Are some economic statistics suggesting that the United States may be on the edge of a fiscal cliff?
And if that’s the case, what impact would stepping-off of the said cliff have the real estate market?
Spoiler alert, as this is actually somewhat of a rhetorical question. By asking anyone old enough to notice in 2007-2010, you will learn exactly the impact a recession can have on buyers, sellers, financing availability and prices!
That said and depending on who you may be speaking with, the U.S. economy is either going gangbusters or is merely holding on for dear life in the face of serious headwinds!
Similarly, depending on your economic audience the U.S. federal deficit of $1 trillion or more with GDP rising at a fairly decent clip, unemployment at an extremely low level and tax cuts reducing federal revenue, poses a great risk to life as we know it!
On-the-other-hand, ask some economists or financial market prognosticators and they will tell you that deficits really don’t matter.
Of course the reality is that deficits don’t typically matter for governments with unlimited taxing power, that is until its borrowing costs rise to unsustainable levels because buyers of its debt demand higher returns to compensate for the risks posed by said governments monstrous deficits.
For the average citizen, however, who needs to make ends meet and can’t borrow in unlimited amounts to do it, deficit spending can have catastrophic consequences!
One might actually shudder to think what the U.S. federal deficit would be if (when) the economy significantly slows or dips into recession.
Spring Real Estate Selling Season
A title insurance company, much like real estate agents, mortgage banks, real estate attorney’s, real estate inspectors, surveyors, etc. depends on a vibrant commercial and residential market.
On a positive note, the Federal Reserve is now likely to leave interest rates alone, mortgage rates have come down, personal income is rising and we are definitely in a buyers market in the New York region.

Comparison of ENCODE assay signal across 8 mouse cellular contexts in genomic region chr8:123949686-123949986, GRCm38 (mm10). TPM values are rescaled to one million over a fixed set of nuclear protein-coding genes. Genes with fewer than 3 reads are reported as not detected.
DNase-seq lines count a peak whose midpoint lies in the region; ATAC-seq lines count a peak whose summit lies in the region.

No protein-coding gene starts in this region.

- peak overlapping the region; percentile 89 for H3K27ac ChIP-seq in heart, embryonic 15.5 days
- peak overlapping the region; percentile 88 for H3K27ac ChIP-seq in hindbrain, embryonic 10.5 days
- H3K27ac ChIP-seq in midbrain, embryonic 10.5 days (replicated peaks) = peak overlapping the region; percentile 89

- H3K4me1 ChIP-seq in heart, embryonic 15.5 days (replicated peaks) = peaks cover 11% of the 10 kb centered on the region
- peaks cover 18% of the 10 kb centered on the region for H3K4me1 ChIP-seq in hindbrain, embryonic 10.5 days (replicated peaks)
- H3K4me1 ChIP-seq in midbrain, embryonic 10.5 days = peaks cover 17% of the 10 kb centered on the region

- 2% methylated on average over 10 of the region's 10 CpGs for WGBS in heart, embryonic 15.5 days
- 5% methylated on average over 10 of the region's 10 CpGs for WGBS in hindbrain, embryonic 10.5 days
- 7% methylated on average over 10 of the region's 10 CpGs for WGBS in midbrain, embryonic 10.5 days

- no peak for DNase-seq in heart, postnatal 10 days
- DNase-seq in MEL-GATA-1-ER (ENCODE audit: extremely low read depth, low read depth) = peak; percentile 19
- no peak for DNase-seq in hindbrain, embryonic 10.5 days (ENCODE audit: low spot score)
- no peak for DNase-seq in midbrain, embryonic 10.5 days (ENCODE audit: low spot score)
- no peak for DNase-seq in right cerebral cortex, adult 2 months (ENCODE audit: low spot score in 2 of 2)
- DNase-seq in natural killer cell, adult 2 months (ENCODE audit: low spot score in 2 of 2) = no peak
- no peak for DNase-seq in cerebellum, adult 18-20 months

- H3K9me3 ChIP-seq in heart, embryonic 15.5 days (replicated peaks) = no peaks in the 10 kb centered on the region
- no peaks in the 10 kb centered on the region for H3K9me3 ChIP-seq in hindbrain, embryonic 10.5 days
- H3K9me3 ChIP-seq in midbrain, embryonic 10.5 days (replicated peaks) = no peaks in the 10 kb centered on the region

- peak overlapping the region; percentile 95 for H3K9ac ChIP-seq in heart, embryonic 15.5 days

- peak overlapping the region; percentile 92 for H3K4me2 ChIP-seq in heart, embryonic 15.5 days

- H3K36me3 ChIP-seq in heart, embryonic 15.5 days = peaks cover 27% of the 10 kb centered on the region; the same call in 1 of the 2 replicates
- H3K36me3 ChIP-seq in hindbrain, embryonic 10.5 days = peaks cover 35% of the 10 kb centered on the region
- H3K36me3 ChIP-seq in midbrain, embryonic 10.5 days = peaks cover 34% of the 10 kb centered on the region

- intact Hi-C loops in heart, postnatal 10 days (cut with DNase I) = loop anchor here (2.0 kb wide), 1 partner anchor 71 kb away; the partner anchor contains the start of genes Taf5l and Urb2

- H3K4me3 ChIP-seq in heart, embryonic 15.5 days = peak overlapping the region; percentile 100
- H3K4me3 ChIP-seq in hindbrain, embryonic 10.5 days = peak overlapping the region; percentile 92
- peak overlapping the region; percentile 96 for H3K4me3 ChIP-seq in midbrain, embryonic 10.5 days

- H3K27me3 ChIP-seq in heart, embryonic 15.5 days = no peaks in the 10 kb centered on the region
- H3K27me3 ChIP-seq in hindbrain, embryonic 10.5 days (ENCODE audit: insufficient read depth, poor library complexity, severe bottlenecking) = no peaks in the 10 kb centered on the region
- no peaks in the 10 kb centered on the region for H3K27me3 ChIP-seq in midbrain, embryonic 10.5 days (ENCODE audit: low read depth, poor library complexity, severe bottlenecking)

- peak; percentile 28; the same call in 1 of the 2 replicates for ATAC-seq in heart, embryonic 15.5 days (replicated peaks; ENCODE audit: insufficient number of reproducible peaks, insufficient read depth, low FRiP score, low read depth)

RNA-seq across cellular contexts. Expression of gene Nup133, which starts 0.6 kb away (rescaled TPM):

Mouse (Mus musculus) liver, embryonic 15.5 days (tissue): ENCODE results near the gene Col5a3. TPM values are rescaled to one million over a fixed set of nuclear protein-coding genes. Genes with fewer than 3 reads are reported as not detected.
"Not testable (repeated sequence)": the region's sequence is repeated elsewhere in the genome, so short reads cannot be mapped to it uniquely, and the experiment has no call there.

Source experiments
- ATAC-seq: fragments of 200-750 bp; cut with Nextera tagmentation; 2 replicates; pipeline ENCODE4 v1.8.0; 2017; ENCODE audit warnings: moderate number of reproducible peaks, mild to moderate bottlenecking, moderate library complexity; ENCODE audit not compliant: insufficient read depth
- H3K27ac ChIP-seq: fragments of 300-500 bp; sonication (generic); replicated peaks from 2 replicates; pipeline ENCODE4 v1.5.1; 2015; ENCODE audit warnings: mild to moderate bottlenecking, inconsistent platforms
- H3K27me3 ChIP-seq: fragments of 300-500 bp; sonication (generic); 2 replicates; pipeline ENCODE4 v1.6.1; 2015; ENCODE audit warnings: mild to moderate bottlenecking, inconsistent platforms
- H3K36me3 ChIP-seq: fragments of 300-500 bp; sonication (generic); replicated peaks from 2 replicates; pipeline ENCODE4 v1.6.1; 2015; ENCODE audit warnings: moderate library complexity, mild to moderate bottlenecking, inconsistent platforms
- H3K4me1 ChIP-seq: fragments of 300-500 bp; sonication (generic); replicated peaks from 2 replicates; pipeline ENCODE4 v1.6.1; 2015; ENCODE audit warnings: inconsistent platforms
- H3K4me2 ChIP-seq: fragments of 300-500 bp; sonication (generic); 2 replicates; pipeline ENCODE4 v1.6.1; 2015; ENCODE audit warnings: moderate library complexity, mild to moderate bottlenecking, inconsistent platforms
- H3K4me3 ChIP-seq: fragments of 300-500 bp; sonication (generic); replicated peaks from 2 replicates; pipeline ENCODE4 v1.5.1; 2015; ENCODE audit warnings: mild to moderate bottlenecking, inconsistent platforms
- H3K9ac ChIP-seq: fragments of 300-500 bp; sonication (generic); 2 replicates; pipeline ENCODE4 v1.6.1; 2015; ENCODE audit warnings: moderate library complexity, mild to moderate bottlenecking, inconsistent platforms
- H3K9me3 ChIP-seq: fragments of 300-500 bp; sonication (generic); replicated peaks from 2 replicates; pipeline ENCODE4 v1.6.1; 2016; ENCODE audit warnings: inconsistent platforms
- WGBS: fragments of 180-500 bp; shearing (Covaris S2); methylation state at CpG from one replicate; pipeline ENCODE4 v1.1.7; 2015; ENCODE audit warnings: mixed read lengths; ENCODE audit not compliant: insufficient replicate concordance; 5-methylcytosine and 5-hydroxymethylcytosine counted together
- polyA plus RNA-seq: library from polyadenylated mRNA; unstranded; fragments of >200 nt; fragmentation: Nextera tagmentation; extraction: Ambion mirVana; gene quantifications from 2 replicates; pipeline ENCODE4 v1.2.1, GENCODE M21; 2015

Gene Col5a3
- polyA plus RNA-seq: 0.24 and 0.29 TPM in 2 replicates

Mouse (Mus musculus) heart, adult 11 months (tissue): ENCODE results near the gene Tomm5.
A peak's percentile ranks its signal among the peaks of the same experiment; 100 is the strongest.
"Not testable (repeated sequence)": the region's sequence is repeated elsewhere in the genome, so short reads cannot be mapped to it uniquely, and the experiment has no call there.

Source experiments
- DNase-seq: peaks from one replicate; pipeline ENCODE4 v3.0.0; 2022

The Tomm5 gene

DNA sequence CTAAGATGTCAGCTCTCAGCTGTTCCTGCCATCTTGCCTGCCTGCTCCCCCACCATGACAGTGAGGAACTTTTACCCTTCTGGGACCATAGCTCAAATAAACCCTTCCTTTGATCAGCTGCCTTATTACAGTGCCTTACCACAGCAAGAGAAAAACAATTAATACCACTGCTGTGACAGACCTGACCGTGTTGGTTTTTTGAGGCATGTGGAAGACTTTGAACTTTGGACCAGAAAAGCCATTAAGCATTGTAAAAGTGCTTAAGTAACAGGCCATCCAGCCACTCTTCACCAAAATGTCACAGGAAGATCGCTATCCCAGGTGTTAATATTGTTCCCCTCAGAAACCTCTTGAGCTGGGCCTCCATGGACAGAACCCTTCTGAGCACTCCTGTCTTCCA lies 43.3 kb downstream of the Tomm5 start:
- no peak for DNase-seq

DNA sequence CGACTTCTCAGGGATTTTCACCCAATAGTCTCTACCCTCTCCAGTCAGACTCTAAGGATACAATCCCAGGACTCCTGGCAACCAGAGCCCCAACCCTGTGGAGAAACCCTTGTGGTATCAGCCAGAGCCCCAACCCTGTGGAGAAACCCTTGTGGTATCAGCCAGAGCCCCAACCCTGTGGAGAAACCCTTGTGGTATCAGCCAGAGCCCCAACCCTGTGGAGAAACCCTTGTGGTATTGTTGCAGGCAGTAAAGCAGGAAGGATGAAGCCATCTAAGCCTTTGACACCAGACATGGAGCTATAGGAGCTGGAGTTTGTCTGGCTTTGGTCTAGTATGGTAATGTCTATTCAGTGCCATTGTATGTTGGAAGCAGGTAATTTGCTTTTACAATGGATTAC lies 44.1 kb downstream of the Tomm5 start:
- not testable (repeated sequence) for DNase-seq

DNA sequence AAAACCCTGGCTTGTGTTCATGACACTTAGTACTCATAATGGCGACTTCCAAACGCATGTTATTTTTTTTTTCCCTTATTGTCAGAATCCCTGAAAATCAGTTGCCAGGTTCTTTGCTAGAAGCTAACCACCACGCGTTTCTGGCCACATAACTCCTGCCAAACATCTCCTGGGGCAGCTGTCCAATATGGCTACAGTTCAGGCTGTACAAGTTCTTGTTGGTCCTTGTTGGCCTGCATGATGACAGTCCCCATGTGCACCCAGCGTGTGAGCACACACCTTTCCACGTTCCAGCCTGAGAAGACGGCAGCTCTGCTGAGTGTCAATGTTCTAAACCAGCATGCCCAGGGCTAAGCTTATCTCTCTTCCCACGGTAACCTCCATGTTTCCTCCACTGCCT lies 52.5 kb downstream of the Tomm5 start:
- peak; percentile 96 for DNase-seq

Of course, real estate buyers need to be able to get a mortgage and, in addition, have some sense of urgency that if they don’t ‘pull the trigger’ now that they will quickly lose the opportunity.
The effects of SALT are yet to be fully known in terms of the buy vs. rent decision and in New York taxes will likely only move in one direction – up!
All of that said, following are some statistics that may presage an upcoming economic problem or, at the very least, potentially serve as the proverbial ‘canary in the coal mine’!
Just some food for thought…
Economic Statistics: Irrelevant or, Extremely Relevant?
#1 Consumer debt – For the first time, United States consumer debt is beyond the $4 trillion mark. (USA Today)
#2 Total Debt – Including mortgage debt and other types of debt, consumers in the United States are in debt to the tune of $13.5 trillion dollars. (Bloomberg)
#3 Outstanding Consumer Credit Card Balances – How does 870 billion dollars sound? (TEC blog)
#4 Credit Card Balances Held Beyond 1-Year – 56 percent of Americans with balances have them for over 1-year. (USAToday)
#5 Credit Cards Accounts Seriously Delinquent – More than 37 million. (Business Insider)
#6 Delinquent Auto Loans – With more than $1.3 trillion outstanding, an astounding 7 million are delinquent. (CBS)
#8 Potential 1st-Time Homebuyers Like to Borrow – At this stage of their lives, millennials as a generation are over $1 trillion in debt. (TEC blog)
#9 Missing…Adequate American Savings – About 78% of Americans live ‘paycheck to paycheck’. To reach that statistic consider credit card debt, student loan debt, auto debt and other consumer debt that are often at crippling interest rates. (Forbes) (source article)